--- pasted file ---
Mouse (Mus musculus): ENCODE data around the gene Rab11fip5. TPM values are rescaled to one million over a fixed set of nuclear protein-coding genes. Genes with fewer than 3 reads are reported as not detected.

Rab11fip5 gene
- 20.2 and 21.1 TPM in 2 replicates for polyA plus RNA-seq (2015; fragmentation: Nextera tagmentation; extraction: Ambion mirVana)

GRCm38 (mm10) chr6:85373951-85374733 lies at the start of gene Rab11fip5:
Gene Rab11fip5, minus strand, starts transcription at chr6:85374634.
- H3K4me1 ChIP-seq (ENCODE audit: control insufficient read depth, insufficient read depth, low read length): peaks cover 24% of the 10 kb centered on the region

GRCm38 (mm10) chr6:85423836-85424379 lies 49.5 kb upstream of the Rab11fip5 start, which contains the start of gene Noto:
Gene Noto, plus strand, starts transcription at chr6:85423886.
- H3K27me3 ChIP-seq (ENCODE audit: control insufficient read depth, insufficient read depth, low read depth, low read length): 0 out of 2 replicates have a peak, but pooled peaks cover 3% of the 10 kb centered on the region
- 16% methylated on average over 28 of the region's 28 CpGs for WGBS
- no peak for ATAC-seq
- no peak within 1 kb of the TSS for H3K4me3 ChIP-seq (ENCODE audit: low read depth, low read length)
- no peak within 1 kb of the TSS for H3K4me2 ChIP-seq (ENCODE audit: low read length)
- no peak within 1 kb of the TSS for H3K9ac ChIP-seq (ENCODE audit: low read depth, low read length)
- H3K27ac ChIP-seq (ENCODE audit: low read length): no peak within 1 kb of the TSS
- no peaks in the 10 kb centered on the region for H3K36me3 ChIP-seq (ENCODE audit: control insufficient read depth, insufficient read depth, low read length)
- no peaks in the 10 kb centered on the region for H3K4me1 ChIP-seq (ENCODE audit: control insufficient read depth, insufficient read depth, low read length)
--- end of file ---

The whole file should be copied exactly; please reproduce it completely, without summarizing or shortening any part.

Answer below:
Mouse (Mus musculus): ENCODE data around the gene Rab11fip5. TPM values are rescaled to one million over a fixed set of nuclear protein-coding genes. Genes with fewer than 3 reads are reported as not detected.

Rab11fip5 gene
- 20.2 and 21.1 TPM in 2 replicates for polyA plus RNA-seq (2015; fragmentation: Nextera tagmentation; extraction: Ambion mirVana)

GRCm38 (mm10) chr6:85373951-85374733 lies at the start of gene Rab11fip5:
Gene Rab11fip5, minus strand, starts transcription at chr6:85374634.
- H3K4me1 ChIP-seq (ENCODE audit: control insufficient read depth, insufficient read depth, low read length): peaks cover 24% of the 10 kb centered on the region

GRCm38 (mm10) chr6:85423836-85424379 lies 49.5 kb upstream of the Rab11fip5 start, which contains the start of gene Noto:
Gene Noto, plus strand, starts transcription at chr6:85423886.
- H3K27me3 ChIP-seq (ENCODE audit: control insufficient read depth, insufficient read depth, low read depth, low read length): 0 out of 2 replicates have a peak, but pooled peaks cover 3% of the 10 kb centered on the region
- 16% methylated on average over 28 of the region's 28 CpGs for WGBS
- no peak for ATAC-seq
- no peak within 1 kb of the TSS for H3K4me3 ChIP-seq (ENCODE audit: low read depth, low read length)
- no peak within 1 kb of the TSS for H3K4me2 ChIP-seq (ENCODE audit: low read length)
- no peak within 1 kb of the TSS for H3K9ac ChIP-seq (ENCODE audit: low read depth, low read length)
- H3K27ac ChIP-seq (ENCODE audit: low read length): no peak within 1 kb of the TSS
- no peaks in the 10 kb centered on the region for H3K36me3 ChIP-seq (ENCODE audit: control insufficient read depth, insufficient read depth, low read length)
- no peaks in the 10 kb centered on the region for H3K4me1 ChIP-seq (ENCODE audit: control insufficient read depth, insufficient read depth, low read length)